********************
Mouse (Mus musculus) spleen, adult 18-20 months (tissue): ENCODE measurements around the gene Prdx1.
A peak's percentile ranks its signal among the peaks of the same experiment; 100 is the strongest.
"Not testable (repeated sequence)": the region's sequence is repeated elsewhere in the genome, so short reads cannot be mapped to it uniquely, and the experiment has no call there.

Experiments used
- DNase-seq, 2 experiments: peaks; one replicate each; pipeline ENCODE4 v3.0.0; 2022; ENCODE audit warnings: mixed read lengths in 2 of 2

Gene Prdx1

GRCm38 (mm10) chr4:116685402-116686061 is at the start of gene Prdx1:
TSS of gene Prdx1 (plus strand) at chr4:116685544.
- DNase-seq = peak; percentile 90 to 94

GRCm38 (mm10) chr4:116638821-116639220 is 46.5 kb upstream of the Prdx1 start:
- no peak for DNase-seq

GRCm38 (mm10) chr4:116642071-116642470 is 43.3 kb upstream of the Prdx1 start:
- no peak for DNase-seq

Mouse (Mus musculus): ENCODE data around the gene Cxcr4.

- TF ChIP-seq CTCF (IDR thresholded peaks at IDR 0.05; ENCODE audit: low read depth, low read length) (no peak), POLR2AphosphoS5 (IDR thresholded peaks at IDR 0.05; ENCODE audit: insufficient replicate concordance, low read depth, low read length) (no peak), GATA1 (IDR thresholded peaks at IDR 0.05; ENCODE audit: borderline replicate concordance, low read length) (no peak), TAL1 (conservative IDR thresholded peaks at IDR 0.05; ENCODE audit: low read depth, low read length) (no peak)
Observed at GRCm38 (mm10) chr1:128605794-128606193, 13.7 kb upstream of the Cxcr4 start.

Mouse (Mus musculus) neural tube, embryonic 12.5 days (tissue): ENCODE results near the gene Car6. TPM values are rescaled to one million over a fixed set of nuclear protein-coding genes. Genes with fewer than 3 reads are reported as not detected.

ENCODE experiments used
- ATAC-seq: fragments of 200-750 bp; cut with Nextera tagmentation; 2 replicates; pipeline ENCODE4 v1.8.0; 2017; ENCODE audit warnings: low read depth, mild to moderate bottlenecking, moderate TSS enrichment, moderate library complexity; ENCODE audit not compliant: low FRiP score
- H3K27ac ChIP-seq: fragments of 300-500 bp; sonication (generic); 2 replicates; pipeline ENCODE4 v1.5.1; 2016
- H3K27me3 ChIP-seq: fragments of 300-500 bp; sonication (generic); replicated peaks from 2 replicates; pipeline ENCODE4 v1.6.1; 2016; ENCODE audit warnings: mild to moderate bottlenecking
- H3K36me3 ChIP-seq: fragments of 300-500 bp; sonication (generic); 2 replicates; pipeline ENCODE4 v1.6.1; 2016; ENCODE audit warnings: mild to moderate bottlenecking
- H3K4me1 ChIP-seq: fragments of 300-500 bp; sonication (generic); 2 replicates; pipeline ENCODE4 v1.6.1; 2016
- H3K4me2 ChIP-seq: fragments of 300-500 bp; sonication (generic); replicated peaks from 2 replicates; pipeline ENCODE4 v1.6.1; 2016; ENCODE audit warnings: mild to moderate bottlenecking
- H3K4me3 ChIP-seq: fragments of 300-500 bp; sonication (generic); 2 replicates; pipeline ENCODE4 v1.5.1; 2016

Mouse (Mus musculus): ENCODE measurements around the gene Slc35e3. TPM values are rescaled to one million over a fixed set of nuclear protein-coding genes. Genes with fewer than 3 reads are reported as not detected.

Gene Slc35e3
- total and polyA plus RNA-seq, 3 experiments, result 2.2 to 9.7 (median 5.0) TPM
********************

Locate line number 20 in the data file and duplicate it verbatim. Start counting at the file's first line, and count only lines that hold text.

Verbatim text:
- H3K27ac ChIP-seq: fragments of 300-500 bp; sonication (generic); 2 replicates; pipeline ENCODE4 v1.5.1; 2016